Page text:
Messier and more complex

| Updated on: Sep 02, 2012

Conflicting standards and interpretations, coupled with ambiguous drafting has made life difficult for corporate disclosures.

There has been quite a flip-flop on the accounting of foreign exchange differences. Exchange losses/gains arising out of rate changes is dealt with in AS-11. Initially, all exchange gains and losses had to be recognised in the profit-and-loss account. As this left a significant dent following losses on a weakening rupee, industry wanted an option to defer/capitalise exchange differences. Accordingly, AS-11 was amended by introducing paragraph 46, and companies did not need to recognise exchange differences immediately for accounting periods commencing on or after December 7, 2006.

With this option, if the long-term foreign currency monetary item was related to the acquisition of a depreciable capital asset, the exchange differences should be added to or deducted from the cost of the asset and depreciated over its lifetime. If related to an acquisition other than a depreciable capital asset, the exchange differences should be accumulated in the “Foreign Currency Monetary Item Translation Difference Account” and amortised over the life of the monetary item. Though at first this benefit was allowed up to March 31, 2011, paragraph 46 was amended twice to extend it up to 2020, and a new paragraph — 46A — was added without any sunset date.

During these amendments the standard setter seems to have overlooked paragraph 4(e) of AS-16 Borrowing Costs, which substantially reduces the intended relief under paragraph 46/ 46A by stipulating that “exchange differences arising from foreign currency borrowings to the extent that they are regarded as an adjustment to interest costs”.

Indian companies borrow in dollars at a much lower interest rate compared to rupee loans. However, due to exchange rate movement, the dollar loan liability increases and erodes the savings on interest rates. In a stable world in which the Interest Rate Parity theory worked perfectly, there would be 100 per cent offset. In other words, it is logical to see exchange difference as an interest cost.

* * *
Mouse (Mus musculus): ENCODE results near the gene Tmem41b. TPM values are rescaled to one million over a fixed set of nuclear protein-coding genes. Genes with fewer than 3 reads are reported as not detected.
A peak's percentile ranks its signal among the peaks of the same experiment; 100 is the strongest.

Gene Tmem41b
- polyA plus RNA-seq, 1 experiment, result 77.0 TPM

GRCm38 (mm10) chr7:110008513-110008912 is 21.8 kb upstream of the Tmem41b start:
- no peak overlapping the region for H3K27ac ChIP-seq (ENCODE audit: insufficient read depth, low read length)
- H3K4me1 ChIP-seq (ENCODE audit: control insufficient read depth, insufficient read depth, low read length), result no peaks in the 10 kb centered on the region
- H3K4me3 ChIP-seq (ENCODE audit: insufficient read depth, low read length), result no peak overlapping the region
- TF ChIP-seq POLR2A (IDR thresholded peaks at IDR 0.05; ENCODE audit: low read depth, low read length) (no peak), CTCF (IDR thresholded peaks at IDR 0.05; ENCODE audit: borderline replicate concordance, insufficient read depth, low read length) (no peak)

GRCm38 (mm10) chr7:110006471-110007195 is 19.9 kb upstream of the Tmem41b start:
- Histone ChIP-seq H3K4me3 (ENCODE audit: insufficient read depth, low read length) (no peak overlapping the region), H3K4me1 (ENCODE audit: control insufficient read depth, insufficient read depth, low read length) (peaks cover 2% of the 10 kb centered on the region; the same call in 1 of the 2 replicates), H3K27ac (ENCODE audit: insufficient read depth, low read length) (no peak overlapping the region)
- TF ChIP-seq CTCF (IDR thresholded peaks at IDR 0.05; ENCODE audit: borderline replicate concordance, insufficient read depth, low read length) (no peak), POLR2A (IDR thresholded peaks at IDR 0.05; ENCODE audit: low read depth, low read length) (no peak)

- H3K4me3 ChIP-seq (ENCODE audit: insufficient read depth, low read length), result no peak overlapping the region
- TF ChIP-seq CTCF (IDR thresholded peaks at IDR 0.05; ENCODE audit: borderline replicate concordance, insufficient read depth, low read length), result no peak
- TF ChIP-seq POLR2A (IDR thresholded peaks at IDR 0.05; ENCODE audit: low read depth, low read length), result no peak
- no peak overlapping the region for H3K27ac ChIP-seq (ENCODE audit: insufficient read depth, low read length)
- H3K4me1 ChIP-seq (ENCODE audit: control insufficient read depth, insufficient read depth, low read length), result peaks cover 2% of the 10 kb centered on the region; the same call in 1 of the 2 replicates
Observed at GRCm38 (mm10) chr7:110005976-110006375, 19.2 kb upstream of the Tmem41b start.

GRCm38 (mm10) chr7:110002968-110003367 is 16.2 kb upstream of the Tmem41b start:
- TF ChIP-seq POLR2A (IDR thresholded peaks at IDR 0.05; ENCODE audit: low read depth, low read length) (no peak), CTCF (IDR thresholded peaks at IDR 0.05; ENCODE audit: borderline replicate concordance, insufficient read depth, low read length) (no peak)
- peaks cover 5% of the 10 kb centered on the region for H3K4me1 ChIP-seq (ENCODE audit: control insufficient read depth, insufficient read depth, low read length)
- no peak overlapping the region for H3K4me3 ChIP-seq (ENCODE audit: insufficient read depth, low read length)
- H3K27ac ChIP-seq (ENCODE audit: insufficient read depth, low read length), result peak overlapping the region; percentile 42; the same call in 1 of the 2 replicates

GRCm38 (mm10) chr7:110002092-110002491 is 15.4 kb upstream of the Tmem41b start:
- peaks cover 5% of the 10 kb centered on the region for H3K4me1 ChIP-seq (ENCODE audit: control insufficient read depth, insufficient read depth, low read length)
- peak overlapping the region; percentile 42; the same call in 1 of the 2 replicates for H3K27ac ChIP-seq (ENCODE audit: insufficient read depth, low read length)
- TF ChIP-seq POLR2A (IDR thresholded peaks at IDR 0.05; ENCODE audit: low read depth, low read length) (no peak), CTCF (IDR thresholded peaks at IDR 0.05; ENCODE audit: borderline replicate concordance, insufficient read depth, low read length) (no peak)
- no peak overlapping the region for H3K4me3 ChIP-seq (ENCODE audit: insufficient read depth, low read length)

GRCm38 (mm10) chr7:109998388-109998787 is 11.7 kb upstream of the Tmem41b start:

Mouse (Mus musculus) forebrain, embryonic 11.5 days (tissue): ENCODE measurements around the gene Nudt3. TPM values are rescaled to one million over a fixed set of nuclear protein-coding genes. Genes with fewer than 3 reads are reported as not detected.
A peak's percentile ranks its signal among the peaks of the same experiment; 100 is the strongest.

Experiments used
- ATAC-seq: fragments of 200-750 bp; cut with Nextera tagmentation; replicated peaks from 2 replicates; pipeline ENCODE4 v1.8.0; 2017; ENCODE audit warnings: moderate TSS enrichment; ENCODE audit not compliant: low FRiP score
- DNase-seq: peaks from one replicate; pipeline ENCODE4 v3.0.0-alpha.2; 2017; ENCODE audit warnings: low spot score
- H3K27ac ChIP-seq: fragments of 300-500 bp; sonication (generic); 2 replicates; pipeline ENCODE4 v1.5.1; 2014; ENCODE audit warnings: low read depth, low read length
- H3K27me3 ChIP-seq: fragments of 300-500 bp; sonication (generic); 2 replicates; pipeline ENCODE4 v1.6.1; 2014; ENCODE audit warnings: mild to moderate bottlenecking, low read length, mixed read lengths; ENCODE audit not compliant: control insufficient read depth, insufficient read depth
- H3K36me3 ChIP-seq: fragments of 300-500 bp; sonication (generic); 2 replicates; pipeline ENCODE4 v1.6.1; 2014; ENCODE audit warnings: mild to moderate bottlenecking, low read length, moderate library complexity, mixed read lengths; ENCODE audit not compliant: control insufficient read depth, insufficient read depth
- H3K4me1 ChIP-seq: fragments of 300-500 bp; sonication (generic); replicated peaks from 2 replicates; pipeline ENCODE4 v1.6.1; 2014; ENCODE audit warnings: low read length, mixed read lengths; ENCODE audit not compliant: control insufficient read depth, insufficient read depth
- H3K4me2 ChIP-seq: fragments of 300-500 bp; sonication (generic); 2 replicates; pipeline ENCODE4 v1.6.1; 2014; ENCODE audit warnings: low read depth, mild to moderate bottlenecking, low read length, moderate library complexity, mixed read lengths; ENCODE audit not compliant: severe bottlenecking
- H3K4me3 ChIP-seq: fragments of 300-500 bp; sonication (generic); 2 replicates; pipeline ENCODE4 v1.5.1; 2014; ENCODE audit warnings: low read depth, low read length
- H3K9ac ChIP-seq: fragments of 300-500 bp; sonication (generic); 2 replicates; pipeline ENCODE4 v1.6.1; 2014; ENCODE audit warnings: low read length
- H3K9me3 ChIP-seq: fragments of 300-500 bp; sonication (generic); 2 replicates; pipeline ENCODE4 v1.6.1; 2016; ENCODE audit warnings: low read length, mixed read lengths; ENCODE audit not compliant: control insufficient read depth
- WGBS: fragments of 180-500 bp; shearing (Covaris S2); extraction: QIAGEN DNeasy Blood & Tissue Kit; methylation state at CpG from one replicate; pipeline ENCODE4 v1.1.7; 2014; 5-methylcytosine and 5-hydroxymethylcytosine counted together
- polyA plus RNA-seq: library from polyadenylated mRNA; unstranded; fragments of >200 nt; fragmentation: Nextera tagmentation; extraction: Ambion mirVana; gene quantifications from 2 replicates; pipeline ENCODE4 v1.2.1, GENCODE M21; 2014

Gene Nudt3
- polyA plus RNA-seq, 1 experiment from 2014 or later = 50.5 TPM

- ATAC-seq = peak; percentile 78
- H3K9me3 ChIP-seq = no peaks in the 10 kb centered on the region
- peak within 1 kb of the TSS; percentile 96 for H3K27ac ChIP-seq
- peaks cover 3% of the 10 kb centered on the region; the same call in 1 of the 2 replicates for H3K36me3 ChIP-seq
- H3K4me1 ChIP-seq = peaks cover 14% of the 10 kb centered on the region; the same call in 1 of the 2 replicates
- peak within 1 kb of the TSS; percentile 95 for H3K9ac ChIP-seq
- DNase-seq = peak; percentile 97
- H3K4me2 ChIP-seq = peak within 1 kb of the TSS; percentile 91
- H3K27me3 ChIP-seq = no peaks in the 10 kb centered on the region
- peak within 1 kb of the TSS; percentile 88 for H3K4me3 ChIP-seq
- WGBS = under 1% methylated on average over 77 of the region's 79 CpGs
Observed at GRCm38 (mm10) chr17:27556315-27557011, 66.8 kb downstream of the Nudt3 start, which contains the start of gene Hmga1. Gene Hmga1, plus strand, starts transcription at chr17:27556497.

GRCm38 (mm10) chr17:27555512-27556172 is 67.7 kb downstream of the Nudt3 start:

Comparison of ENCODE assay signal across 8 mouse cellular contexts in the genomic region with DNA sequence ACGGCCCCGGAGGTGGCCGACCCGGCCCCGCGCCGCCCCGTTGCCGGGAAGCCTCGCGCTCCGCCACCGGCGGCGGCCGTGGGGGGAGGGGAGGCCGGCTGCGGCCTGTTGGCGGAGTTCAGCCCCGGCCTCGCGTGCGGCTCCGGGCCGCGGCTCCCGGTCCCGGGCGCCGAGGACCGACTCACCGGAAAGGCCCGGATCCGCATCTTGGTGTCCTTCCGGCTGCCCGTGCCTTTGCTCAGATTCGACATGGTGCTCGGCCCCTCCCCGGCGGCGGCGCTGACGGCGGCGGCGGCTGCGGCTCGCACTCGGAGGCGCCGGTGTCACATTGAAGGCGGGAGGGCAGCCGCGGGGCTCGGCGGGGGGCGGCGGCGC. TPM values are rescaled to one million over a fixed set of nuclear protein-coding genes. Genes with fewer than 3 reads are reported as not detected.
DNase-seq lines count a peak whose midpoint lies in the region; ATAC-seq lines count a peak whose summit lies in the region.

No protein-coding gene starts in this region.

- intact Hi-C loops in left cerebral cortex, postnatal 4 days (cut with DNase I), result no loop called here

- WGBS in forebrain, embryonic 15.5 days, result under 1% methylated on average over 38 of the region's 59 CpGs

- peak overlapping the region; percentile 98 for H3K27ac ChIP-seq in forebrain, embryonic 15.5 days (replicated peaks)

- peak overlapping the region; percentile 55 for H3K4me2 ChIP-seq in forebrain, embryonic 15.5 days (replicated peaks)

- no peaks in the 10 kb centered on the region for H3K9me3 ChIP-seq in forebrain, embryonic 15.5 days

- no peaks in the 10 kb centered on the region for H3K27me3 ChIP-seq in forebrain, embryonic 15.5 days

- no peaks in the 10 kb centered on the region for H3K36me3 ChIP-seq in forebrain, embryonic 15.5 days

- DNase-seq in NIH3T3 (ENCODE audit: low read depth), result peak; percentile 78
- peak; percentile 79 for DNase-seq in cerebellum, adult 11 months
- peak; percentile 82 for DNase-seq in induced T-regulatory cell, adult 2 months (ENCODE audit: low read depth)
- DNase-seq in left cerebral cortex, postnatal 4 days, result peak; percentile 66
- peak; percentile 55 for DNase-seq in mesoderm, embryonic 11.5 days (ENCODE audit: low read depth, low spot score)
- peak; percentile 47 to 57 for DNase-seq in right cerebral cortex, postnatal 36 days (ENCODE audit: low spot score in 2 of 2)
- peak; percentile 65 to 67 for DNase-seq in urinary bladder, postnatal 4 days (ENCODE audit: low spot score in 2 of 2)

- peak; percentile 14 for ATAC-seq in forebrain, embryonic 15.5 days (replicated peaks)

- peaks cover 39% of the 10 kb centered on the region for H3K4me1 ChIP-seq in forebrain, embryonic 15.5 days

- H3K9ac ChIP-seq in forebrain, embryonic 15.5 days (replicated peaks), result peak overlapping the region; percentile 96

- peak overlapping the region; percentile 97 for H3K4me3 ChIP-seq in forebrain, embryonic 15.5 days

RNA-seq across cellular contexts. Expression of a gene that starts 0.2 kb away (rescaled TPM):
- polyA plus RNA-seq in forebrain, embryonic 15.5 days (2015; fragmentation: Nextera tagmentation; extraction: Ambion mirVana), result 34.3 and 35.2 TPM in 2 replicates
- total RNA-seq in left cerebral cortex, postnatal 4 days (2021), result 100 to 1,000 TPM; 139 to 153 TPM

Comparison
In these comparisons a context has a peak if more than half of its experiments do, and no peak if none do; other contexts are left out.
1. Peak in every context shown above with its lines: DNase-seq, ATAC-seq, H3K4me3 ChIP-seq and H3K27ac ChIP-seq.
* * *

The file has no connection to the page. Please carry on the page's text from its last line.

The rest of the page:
The CA Institute clarified that the 4(e) component within the exchange difference should not be amortised/ capitalised (except when incurred for constructing a qualifying asset). As the 4(e) component comprised a substantial part of the exchange loss, industry again made a representation for amortising/ capitalising all exchange differences including the 4(e) component. The Ministry of Corporate Affairs issued a circular this August, clarifying that all exchange differences including the 4(e) component can be amortised/ capitalised.

The drafting of the circular raises numerous questions. First, the withdrawal of 4(e) seems restricted to paragraph 46A, and not 46. When notifying paragraph 46A, the Ministry apparently intended it to cover all companies opting for deferral/ capitalisation of exchange differences, so that paragraph 46 will become redundant. This seems to explain why its circular deals only with paragraph 46A. In keeping with this, companies should switch to 46A in order to benefit from amortising/ capitalising the 4(e) component.

Secondly, it is not clear whether the circular has a retrospective or prospective effect. However, its wording suggests the Ministry sees it as a clarification (though this is highly contentious as, in reality, it is a substantive amendment). Hence, one could argue that this circular becomes applicable from the date on which paragraph 46A became applicable — that is , accounting periods beginning on or after April 1, 2011. However, if companies have already finalised financial statements for the year ended March 31, 2012, they may either apply the circular retrospectively from April 1, 2011 or prospectively from April 1, 2012. As the benefit to amortise/ capitalise is available only for companies following 46A, it may be inappropriate to retrospectively seek 4(e) relief from the date paragraph 46 became applicable — that is, accounting periods commencing on or after December 7, 2006.

Due to the conflicting standards and interpretations, coupled with ambiguous drafting, there should be appropriate disclosures in financial statements to provide greater clarity on how these issues have been dealt with.

Dolphy D’Souza is Partner and National Leader, IFRS services in a member firm of Ernst & Young Global

Published on September 02, 2012

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